These changes often represent differences between homeland pons, and their diasporic communities abroad. Nevertheless, obstacles to ethnoconvergence are not great. The primary issue; language, (hence, communication and education) can, be overcome within a single generation - as is evident in the easy acclimation of children of foreign parents. English, for example, is spoken by more non-Anglo-American people than Anglo-Americans, making it the current lingua-franca, the worldwide de facto standard international language.
Within each smaller ethnicity, individuals may tend to see it perfectly justified to assimilate with other cultures, and some others view assimilation as wrong and incorrect for their culture. This common theme, representing dualist opinions of ethnoconvergence itself, within a single ethnic group is often manifested in issues of sexual partners and matrimony, employment preferences, etc. These varied opinions of ethnoconvergence represent themselves in a spectrum; assimilation, homogenization, acculturation, and cultural compromise are commonly used terms for ethnoconvegence which flavor the issues to a bias.
Often it's in a secular, multi-ethnic environment that cultural concerns are both minimalised and exaccerbated; Ethnic prides are boasted, hierarchy is created ("center" culture versus "periphery") but on the other hand, they will still share a common "culture", and common language and behaviours. Often the elderly, more conservative-in-association of a clan, tend to reject cross-cultural associations, and participate in ethnically similar community-oriented activities. Xenophobes tend to think of cross-cultural contact as a component of assimilation, and see this as harmful.
We can divide ethnicity into two distinct areas, as they relate to ethnoconvergence: Utilitarian traits, and traditional customs.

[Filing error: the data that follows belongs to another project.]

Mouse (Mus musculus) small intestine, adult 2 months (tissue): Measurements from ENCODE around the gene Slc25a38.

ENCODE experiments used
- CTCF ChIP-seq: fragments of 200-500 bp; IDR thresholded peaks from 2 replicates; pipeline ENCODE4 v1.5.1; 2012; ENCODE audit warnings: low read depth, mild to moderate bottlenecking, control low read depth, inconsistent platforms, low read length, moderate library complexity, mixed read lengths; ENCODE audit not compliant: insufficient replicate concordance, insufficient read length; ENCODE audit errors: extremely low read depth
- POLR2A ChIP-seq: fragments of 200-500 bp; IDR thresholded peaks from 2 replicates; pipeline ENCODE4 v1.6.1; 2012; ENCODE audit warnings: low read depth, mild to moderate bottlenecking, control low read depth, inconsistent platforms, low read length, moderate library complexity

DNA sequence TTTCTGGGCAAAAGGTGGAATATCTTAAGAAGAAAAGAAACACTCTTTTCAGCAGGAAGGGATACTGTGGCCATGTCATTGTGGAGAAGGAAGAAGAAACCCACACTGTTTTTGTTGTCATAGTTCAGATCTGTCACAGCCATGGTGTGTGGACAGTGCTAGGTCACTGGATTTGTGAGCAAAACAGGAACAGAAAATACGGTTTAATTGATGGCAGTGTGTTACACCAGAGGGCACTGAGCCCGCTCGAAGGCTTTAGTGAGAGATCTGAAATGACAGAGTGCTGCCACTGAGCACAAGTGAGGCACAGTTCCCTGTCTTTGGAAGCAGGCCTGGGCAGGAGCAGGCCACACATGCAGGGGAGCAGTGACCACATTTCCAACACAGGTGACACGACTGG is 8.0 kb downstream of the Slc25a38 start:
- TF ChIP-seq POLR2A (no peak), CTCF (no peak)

Religion, on the other hand, is a highly personal and attached part of culture. However, religion does not neatly correspond with ethnic identity. In many cosmopolitan societies, religion is everything - social, utilitarian, intellectual, political; from the point of view of people of immersed cultures; The very concept of ethnicity and its distinctions is incongruous to their immersed concepts.
In many societies, such as in those in Europe, languages are considered a significant component of ethnic values. This does not mean that most Europeans reject learning other languages. Quite the contrary, Europeans are often polyglots, and may label other individuals by their ethnicities; practical means of distinguishing cultures may resemble tendencies similar to ethnocentrism.
However, the political and cultural significance of regional or national languages are retained due to the fact that these polyglots conform to the linguistic norms of the place they visit - doing "as the Romans do". Thus, conforming to the "ethnic integrity" of the region.
It has even become a cliché that "to learn a new language is to adopt a new soul". There are many other examples of the essential significance of language. In pre-Russian Siberia, Tatar-Mongol colonists in the Taiga often recognized indigenous speakers of Turkic languages as their "own people" and non-Turkic groups as "foreigners", despite these indigenous groups having a similar level of material culture, and sharing much of a primitive culture with tribes foreign to the Muslim-Buddhist Tatar-Mongols.